Use of the anti-CD19 bispecific T-cell engaging antibody blinatumomab given in conjunction with the tyrosine kinase inhibitor (TKI) dasatinib may provide an alternative to allogenic transplant for older adults with Philadelphia chromosome positive (Ph+) acute lymphoblastic leukemia (ALL). Anjali S. Advani, MD, of Cleveland Clinic, and colleagues in the U.S. Intergroup aimed to evaluate the safety and feasibility of combining blinatumomab with dasatinib and prednisone in older patients with Ph+ ALL. Researchers also sought to estimate disease-free survival (DFS) and overall survival (OS) in this population. Results of the trial were published in Blood Advances.
TKIs used together with steroids have improved the outcomes for older patients with Ph+ ALL who are often poor candidates for intensive chemotherapy or allogenic transplant. While remission rates of patients on TKI-based therapies alone are high, median DFS is short. Blinatumomab has demonstrated significant activity in B-lymphoblastic leukemia (B-ALL) and has been approved by the U.S. Food and Drug Administration in the treatment of relapsed or refractory B-ALL and measurable residual disease (MRD)-positive B-ALL.
The trial by Dr. Advani and colleagues ran from January 2015 to April 2021 and was activated through the National Clinical Trials Network. Researchers enrolled 24 patients with a median age of 73 years (range = 65-87) with Ph+ or Ph-like ALL.
Patients received dasatinib for 56 days (140 mg/day orally) in conjunction with prednisone for 24 days (60 mg/m2/day). Patients who reached complete recovery (CR) or complete remission with incomplete count recovery by day 28 or day 56 and remained in remission through day 84 were given three cycles of post-remission therapy with blinatumomab in conjunction with dasatinib followed by dasatinib and prednisone maintenance. Patients not achieving remission proceeded to reinduction with blinatumomab. Response was assessed at 28, 56, and 84 days.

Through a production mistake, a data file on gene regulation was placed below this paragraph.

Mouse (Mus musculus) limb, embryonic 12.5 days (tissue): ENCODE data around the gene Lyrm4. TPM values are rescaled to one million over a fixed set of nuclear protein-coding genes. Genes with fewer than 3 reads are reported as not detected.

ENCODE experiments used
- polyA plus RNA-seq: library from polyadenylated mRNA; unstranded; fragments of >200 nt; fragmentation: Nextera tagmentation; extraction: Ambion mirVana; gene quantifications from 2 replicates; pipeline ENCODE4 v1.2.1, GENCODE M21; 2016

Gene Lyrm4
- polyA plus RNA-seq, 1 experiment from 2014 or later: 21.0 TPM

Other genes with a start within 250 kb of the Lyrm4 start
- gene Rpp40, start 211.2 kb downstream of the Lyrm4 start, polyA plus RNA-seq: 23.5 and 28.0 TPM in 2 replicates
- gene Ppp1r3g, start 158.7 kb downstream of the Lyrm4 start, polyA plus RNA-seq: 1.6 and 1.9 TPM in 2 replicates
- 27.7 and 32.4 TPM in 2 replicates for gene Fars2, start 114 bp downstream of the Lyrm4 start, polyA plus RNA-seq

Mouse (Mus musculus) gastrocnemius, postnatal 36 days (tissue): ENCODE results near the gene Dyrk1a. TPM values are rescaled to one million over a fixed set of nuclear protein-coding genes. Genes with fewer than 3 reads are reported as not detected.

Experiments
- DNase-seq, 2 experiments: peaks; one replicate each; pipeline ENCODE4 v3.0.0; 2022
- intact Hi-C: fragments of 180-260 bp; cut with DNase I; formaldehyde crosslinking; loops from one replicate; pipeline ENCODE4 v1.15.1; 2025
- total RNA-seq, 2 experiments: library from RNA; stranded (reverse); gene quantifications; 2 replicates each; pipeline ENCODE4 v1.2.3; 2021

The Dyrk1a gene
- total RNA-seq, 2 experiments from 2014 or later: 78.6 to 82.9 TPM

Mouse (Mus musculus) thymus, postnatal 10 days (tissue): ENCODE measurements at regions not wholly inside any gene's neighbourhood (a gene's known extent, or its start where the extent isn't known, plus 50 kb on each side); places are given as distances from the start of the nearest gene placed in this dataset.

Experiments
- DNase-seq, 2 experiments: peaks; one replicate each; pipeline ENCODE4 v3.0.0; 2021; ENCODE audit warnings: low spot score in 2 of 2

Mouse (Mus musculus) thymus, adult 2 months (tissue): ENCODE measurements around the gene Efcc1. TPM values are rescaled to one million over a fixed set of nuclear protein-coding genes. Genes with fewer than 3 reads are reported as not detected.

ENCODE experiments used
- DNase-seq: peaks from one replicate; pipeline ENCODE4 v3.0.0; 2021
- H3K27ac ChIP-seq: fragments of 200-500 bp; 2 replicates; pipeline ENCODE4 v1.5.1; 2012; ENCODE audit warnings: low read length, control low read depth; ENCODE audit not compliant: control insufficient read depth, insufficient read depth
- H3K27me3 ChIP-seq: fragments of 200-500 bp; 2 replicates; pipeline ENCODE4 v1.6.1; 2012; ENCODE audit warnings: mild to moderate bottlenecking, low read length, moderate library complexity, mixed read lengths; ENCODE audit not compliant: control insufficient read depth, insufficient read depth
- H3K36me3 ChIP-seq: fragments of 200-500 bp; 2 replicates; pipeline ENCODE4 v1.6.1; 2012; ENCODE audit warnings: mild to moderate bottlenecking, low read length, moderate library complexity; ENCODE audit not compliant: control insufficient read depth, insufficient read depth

Results suggest an “excellent tolerability” of blinatumomab in the older population, researchers wrote. Although dose-limiting toxicities (DLTs) were recognized, researchers noted they were no worse than DLTs that typically occur with a regimen of dasatinib and steroids.
Twenty-two patients (92%) achieved a CR during dasatinib and prednisone induction therapy. Compared to similar studies involving younger patients, researchers observed comparable outcomes at three years for DFS and OS (77% and 87%).
What was unique about the trial is that it strictly included patients older than 65 years, allowed comorbidities, and only one patient proceeded to allogenic transplant. Moreover, previous research used ponatinib in conjunction with blinatumomab, but ponatinib may not be a good option for older patients given its risk for cardiovascular events.
“Ponatinib is a better TKI than dasatinib,” Dr. Advani said. “Although it’s excellent, there can be toxicity. Patients can develop mutations with dasatinib treatment … the hope was that the blinatumomab would prevent some of that resistance.”
Researchers anticipate dose adjustments of the TKI therapy for older patients: “The key is seeing what happens with longer follow-up and whether we’re going to sequence this regimen with other therapies,” Dr. Advani said.
Ultimately, researchers hope the outcomes of this study will lead to chemotherapy-free post-remission regimens, potentially with “younger patients who are often offered transplant in the first CR,” Dr. Advani said.
She noted one limitation of the trial, saying, “The follow-up is reasonable but still limited, and longer follow-up will be needed to determine the durability of these results [in the absence of allogenic transplant] ... For young patients, we don’t know the implications of staying on a TKI long term.”
Any conflicts of interest declared by the authors can be found in the original article.
Advani AS, Moseley A, O’Dwyer KM, et al. Dasatinib/prednisone induction followed by blinatumomab/dasatinib in Ph+ acute lymphoblastic leukemia [published online, 2022 Nov 2]. Blood Adv. doi: 10.1182/bloodadvances.2022008216.